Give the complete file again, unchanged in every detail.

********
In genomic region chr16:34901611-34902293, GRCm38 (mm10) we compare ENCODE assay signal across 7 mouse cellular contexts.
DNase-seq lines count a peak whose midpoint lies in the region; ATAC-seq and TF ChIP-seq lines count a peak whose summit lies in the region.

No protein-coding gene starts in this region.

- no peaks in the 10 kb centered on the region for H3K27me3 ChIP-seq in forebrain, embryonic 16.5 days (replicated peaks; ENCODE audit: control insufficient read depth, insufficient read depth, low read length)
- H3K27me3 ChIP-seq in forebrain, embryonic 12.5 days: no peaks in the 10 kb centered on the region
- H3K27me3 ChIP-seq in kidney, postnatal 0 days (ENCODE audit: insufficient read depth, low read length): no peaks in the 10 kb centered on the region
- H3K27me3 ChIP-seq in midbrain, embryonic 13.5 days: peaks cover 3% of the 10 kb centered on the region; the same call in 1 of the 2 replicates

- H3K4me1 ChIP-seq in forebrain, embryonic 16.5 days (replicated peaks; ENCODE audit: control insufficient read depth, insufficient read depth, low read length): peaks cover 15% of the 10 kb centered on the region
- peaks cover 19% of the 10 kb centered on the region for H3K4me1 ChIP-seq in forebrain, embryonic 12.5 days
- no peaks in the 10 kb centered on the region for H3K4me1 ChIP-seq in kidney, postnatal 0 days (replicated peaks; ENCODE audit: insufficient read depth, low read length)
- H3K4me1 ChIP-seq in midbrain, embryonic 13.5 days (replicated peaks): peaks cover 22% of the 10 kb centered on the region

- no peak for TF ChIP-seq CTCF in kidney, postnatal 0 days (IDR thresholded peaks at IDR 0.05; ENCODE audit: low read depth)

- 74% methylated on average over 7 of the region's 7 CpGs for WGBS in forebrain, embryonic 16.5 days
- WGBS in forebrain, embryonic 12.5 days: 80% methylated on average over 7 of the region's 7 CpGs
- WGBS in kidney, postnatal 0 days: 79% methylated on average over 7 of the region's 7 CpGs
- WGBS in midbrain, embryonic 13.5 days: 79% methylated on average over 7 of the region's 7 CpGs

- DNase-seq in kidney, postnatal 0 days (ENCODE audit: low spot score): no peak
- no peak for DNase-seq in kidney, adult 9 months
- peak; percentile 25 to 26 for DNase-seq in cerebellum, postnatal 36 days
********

In genomic region chr16:34901611-34902293, GRCm38 (mm10) we compare ENCODE assay signal across 7 mouse cellular contexts.
DNase-seq lines count a peak whose midpoint lies in the region; ATAC-seq and TF ChIP-seq lines count a peak whose summit lies in the region.

No protein-coding gene starts in this region.

- no peaks in the 10 kb centered on the region for H3K27me3 ChIP-seq in forebrain, embryonic 16.5 days (replicated peaks; ENCODE audit: control insufficient read depth, insufficient read depth, low read length)
- H3K27me3 ChIP-seq in forebrain, embryonic 12.5 days: no peaks in the 10 kb centered on the region
- H3K27me3 ChIP-seq in kidney, postnatal 0 days (ENCODE audit: insufficient read depth, low read length): no peaks in the 10 kb centered on the region
- H3K27me3 ChIP-seq in midbrain, embryonic 13.5 days: peaks cover 3% of the 10 kb centered on the region; the same call in 1 of the 2 replicates

- H3K4me1 ChIP-seq in forebrain, embryonic 16.5 days (replicated peaks; ENCODE audit: control insufficient read depth, insufficient read depth, low read length): peaks cover 15% of the 10 kb centered on the region
- peaks cover 19% of the 10 kb centered on the region for H3K4me1 ChIP-seq in forebrain, embryonic 12.5 days
- no peaks in the 10 kb centered on the region for H3K4me1 ChIP-seq in kidney, postnatal 0 days (replicated peaks; ENCODE audit: insufficient read depth, low read length)
- H3K4me1 ChIP-seq in midbrain, embryonic 13.5 days (replicated peaks): peaks cover 22% of the 10 kb centered on the region

- no peak for TF ChIP-seq CTCF in kidney, postnatal 0 days (IDR thresholded peaks at IDR 0.05; ENCODE audit: low read depth)

- 74% methylated on average over 7 of the region's 7 CpGs for WGBS in forebrain, embryonic 16.5 days
- WGBS in forebrain, embryonic 12.5 days: 80% methylated on average over 7 of the region's 7 CpGs
- WGBS in kidney, postnatal 0 days: 79% methylated on average over 7 of the region's 7 CpGs
- WGBS in midbrain, embryonic 13.5 days: 79% methylated on average over 7 of the region's 7 CpGs

- DNase-seq in kidney, postnatal 0 days (ENCODE audit: low spot score): no peak
- no peak for DNase-seq in kidney, adult 9 months
- peak; percentile 25 to 26 for DNase-seq in cerebellum, postnatal 36 days